02Children The holidays have come and gone, and we are entering a new year with all its blank new days stretched out in front of us.

I love the glitz and sparkle of the holidays, as well as the quiet moments of reflection that we somehow manage to work into our often-frantic schedules. Now that it is all over, I welcome the new year with its sense of freshness and renewal. Out with the dry tree and in with the paperwhite bulbs blooming on the kitchen counter.

Among the joys for me this holiday season was meeting several new babies just weeks old — the sort my father called “teeny weenies.” The new parents, thrilled and starry-eyed with both love and sleep deprivation, assured me they are getting the hang of 24/7 parenting. I, in turn, told them they have many adventures ahead with moments of great joy and moments of sheer terror. They smiled the smile of the uninitiated, but I know they will come to understand.

Also on my list of joys are the cards that come my way, bearing photographs of children with Santa, at play with siblings or just hanging out in their yards. The cards come, of course, not from the children but from the parents who love them so much they want to share them with family and friends not close enough to enjoy every moment with their precious little ones.

I understand. I, too, sent those cards for many years and still have a complete collection of Dickson photo cards from Precious Jewel No. 1’s first Christmas going forward to be joined by numbers 2 and 3 and into young adulthood. I would probably still be sending photo cards if the Precious Jewels were still willing to pose for them.

Those of us who have been parents for decades know, and new parents will learn, that bringing up children is a process, a journey that never ends. Even when we parents are gone, we live in our children’s memories, and our voices echo in their heads. Parenthood is not a series of highly significant and life-altering events, though those exist as well.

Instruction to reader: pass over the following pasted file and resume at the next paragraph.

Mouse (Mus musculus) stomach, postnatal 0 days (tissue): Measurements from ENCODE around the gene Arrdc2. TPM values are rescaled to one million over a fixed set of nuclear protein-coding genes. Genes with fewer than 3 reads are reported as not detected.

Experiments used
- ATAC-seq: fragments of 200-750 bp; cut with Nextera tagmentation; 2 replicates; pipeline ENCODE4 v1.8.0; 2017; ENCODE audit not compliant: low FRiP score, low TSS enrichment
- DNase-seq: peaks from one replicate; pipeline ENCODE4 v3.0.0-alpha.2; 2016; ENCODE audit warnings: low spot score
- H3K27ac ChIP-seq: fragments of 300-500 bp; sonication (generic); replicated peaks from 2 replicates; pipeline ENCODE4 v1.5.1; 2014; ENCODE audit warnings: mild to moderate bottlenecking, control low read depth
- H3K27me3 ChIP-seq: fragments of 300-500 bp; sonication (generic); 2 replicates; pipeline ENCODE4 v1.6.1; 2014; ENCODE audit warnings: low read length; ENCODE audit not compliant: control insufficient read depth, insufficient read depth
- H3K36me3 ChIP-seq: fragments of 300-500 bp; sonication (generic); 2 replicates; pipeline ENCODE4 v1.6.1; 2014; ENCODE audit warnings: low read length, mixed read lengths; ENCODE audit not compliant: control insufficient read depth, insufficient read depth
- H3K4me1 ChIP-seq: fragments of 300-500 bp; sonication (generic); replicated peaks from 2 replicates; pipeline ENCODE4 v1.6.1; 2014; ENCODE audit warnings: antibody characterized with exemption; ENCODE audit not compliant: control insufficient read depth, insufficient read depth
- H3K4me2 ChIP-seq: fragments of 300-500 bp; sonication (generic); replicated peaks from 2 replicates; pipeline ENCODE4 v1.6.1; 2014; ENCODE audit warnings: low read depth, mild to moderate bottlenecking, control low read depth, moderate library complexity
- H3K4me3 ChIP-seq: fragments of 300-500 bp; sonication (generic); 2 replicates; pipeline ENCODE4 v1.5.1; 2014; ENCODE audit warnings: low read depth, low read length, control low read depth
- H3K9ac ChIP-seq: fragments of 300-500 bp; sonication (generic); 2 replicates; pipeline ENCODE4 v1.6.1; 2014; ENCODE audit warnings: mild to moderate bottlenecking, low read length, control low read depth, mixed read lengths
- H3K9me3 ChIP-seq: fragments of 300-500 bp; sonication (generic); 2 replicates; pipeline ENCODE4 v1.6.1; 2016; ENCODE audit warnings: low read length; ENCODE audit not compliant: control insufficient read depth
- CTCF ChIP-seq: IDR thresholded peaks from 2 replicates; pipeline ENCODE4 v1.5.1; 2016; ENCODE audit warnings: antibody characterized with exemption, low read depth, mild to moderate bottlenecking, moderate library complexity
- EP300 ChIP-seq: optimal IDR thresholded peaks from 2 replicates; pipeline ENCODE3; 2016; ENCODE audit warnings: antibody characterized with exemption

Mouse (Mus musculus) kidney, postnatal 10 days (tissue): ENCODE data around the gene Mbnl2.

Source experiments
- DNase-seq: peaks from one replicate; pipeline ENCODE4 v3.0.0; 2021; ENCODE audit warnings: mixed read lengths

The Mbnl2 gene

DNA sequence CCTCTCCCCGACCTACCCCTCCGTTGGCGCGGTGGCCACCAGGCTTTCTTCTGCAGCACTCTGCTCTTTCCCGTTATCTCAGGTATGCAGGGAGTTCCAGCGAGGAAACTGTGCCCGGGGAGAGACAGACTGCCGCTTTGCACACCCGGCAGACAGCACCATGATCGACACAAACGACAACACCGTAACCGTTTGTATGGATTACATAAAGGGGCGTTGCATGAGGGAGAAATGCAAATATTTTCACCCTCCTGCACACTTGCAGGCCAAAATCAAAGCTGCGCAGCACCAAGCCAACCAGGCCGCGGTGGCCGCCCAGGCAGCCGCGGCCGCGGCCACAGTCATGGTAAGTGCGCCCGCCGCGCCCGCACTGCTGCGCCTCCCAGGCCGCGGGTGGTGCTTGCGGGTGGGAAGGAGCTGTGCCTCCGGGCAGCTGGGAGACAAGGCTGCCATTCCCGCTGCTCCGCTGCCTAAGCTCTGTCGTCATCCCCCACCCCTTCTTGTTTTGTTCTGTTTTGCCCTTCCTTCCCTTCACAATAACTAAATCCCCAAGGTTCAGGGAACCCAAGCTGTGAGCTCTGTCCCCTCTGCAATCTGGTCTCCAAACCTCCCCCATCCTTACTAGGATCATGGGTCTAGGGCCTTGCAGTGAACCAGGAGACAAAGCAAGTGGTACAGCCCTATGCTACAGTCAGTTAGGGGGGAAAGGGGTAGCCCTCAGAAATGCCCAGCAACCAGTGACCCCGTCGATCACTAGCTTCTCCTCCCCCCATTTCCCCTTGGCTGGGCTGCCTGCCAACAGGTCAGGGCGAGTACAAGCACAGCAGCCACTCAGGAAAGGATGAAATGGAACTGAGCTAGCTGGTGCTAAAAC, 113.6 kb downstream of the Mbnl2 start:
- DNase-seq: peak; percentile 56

This brings me to a 2010 News and Observer profile of nationally acclaimed Durham architect Phil Freelon. In it, his wife, Nnenna, herself a Grammy award nominee, said this about her husband’s role as the father of their three children.

“I think he builds children. Not in the same way you build buildings, but you do build them. The time you spend, the things you model, the way you behave. Just the same way your partners, your employees watch you, your children watch you. And at some point, the walk becomes more important than the talk.”

She has hit on the simple and profound truth about being a good parent. You cannot tell children what it means to become a good person. You must show them.

Anyone who has ever been a parent or who has taken care of children knows this truth. Children, and especially adolescents, may seem lost in their own worlds that parents can barely fathom, but they are still sponges, taking in everything that happens around them, absorbing and processing their parents’ every word and action, for good or for ill.

That does not mean, of course, that every word and action must be perfect — an impossible standard — but it does mean just what Nnenna Freelon said, that “the walk becomes more important than the talk.”

My hope for 2019 for young parents beginning their journeys with their children is that you will live lives you hope your children will understand and admire, knowing that some days you will fail and some days you will be gratified to hear your own words and values repeated back to you, whether the children recognize that or not.

I wish the entire Up & Coming Weekly family and all its readers a happy and healthy 2019.

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